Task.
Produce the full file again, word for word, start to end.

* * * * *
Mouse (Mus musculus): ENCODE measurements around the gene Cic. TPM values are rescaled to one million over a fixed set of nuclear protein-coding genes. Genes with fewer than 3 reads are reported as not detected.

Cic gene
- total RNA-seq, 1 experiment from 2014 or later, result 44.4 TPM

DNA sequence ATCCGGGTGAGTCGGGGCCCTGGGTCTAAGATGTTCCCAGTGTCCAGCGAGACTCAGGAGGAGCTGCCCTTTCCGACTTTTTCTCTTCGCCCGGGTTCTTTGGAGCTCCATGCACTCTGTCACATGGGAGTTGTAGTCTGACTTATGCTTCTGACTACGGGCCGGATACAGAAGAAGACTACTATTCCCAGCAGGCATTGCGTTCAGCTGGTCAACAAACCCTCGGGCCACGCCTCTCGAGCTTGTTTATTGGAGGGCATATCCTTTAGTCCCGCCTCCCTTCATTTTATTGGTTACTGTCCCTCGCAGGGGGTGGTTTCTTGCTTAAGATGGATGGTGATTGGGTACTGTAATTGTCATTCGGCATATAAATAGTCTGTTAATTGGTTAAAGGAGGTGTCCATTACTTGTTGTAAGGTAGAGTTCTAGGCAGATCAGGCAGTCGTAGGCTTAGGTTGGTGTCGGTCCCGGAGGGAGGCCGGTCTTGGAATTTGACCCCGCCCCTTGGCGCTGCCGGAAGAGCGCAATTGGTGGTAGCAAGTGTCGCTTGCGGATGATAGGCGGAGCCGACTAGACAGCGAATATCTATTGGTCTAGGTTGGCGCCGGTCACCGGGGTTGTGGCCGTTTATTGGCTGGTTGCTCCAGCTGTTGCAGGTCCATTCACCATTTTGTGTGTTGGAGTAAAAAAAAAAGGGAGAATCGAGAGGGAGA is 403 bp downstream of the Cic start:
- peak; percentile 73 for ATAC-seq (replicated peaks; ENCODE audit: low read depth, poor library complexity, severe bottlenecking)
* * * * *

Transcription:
Mouse (Mus musculus): ENCODE measurements around the gene Cic. TPM values are rescaled to one million over a fixed set of nuclear protein-coding genes. Genes with fewer than 3 reads are reported as not detected.

Cic gene
- total RNA-seq, 1 experiment from 2014 or later, result 44.4 TPM

DNA sequence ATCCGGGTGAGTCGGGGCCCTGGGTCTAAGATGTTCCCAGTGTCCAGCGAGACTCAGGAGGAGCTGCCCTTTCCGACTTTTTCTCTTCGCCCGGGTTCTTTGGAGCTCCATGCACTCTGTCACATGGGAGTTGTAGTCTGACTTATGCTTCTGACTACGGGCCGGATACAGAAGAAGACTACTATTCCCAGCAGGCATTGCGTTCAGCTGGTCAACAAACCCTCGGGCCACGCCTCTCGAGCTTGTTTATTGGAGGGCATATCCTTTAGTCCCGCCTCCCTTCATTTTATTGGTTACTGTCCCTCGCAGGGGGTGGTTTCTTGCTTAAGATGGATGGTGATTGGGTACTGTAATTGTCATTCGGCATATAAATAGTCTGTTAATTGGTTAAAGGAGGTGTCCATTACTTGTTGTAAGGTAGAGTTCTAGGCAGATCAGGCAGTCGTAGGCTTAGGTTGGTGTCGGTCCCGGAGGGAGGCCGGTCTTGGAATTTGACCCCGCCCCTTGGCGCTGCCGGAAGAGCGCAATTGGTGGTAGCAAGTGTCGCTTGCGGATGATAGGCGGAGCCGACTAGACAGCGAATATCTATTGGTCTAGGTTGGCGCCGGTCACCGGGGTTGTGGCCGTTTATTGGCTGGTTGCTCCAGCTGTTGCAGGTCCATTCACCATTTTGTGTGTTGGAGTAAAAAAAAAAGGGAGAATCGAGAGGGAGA is 403 bp downstream of the Cic start:
- peak; percentile 73 for ATAC-seq (replicated peaks; ENCODE audit: low read depth, poor library complexity, severe bottlenecking)